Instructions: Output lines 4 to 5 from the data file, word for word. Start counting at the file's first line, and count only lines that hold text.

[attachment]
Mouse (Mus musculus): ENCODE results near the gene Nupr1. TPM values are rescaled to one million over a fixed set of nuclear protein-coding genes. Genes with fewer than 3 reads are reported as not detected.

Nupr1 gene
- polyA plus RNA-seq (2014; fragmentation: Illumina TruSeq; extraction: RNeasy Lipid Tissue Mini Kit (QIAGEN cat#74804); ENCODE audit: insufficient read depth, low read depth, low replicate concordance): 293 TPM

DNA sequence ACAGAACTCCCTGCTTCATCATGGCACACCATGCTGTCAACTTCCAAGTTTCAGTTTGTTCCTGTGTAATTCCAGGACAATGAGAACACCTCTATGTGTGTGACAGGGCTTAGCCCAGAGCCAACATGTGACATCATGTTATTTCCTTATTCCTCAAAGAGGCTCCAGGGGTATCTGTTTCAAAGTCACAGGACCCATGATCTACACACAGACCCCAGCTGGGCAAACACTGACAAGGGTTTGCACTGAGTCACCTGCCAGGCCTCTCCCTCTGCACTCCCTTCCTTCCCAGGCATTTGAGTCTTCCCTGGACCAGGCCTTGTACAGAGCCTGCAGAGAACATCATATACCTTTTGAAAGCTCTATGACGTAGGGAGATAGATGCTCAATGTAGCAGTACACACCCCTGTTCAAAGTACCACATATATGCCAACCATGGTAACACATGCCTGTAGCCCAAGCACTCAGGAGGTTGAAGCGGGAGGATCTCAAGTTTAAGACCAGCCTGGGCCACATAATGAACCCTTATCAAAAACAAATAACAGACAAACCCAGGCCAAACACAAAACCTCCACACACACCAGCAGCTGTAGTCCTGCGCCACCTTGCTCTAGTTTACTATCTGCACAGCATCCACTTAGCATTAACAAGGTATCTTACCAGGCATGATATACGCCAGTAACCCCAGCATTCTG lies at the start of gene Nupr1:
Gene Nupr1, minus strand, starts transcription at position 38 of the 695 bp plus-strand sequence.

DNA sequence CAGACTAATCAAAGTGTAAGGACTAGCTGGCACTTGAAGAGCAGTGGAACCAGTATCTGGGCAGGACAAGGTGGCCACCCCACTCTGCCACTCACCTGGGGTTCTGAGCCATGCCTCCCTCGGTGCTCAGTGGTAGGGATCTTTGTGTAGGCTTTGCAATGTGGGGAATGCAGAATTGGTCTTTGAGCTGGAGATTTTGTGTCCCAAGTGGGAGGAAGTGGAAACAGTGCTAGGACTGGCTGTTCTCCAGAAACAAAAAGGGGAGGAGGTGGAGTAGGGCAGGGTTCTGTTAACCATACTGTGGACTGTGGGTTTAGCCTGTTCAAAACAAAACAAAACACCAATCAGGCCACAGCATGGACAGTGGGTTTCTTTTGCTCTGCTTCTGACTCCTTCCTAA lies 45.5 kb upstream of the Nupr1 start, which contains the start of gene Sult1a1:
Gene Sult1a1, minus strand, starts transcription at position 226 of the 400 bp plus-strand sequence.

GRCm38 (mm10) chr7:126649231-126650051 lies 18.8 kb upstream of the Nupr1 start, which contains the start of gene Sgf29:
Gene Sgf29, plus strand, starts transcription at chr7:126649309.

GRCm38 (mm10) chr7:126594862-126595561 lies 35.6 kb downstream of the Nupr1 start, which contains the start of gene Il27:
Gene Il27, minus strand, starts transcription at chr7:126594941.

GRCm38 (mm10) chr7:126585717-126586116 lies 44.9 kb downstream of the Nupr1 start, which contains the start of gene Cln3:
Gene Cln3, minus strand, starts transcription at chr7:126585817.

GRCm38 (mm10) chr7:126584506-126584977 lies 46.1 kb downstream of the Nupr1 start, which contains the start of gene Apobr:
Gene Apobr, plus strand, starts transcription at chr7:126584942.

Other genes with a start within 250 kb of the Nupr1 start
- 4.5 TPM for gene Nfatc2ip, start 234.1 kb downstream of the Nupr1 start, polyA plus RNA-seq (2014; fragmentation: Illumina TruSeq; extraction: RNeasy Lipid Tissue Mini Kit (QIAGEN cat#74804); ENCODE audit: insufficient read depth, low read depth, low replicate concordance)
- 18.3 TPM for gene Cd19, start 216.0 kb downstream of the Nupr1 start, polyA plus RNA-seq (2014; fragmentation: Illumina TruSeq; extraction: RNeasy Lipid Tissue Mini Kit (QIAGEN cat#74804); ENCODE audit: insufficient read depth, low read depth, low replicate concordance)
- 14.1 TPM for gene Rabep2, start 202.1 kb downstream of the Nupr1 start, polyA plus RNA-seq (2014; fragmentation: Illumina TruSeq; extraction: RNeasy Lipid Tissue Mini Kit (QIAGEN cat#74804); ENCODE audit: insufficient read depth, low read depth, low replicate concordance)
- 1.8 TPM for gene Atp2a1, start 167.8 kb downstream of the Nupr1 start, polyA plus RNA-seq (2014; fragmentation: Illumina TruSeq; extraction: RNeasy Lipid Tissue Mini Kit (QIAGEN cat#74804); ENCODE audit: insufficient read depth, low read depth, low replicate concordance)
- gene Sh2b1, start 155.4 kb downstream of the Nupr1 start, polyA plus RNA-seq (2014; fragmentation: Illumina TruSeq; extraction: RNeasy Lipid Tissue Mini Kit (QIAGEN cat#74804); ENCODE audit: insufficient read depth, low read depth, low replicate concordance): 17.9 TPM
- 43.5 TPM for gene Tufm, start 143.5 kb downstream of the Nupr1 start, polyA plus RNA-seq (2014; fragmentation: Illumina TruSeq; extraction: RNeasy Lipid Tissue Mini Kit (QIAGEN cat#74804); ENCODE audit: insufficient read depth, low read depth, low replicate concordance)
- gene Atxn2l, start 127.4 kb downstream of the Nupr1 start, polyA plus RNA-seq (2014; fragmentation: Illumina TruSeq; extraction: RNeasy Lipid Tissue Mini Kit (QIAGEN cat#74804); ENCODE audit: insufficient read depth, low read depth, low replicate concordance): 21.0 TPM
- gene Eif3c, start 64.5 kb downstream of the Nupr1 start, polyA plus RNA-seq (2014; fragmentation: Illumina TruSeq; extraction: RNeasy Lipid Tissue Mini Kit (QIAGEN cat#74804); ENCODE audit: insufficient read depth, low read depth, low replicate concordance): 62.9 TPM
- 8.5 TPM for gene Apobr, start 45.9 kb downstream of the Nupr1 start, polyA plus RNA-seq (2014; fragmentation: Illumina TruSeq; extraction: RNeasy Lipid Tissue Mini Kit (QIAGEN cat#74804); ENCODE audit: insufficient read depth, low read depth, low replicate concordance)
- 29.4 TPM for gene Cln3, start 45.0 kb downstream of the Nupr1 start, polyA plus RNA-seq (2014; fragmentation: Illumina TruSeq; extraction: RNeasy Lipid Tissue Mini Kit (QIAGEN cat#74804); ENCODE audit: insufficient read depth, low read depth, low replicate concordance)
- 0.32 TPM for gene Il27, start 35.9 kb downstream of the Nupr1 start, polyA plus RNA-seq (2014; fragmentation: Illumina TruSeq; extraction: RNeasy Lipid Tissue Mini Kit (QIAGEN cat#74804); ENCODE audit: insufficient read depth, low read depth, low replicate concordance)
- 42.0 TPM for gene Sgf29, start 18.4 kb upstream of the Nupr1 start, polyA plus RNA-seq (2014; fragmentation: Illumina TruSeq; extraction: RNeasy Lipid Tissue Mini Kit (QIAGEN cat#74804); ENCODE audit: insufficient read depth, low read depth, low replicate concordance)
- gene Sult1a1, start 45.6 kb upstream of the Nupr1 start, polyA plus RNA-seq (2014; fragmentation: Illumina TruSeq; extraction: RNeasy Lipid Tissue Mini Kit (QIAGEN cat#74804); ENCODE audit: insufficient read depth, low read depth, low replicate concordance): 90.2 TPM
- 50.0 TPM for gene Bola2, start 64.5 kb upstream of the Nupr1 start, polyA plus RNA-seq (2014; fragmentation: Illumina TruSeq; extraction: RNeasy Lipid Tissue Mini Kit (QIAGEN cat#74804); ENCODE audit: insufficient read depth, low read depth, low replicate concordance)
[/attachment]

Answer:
DNA sequence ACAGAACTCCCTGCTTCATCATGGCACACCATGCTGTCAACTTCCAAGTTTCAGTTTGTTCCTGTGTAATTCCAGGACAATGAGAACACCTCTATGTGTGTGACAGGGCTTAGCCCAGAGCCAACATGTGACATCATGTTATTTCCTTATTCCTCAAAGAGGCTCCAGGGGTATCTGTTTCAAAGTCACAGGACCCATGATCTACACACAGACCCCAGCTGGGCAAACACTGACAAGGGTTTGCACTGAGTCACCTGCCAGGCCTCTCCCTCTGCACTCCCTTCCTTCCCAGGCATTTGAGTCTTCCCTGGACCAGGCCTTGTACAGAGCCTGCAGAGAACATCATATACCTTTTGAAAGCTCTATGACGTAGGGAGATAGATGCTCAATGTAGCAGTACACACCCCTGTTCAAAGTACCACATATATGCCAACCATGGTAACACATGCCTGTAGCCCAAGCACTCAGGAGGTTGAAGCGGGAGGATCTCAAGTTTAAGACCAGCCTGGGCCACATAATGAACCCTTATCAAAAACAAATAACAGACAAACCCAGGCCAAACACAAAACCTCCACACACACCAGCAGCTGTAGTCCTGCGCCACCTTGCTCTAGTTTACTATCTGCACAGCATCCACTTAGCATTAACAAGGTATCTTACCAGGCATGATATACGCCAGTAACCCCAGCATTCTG lies at the start of gene Nupr1:
Gene Nupr1, minus strand, starts transcription at position 38 of the 695 bp plus-strand sequence.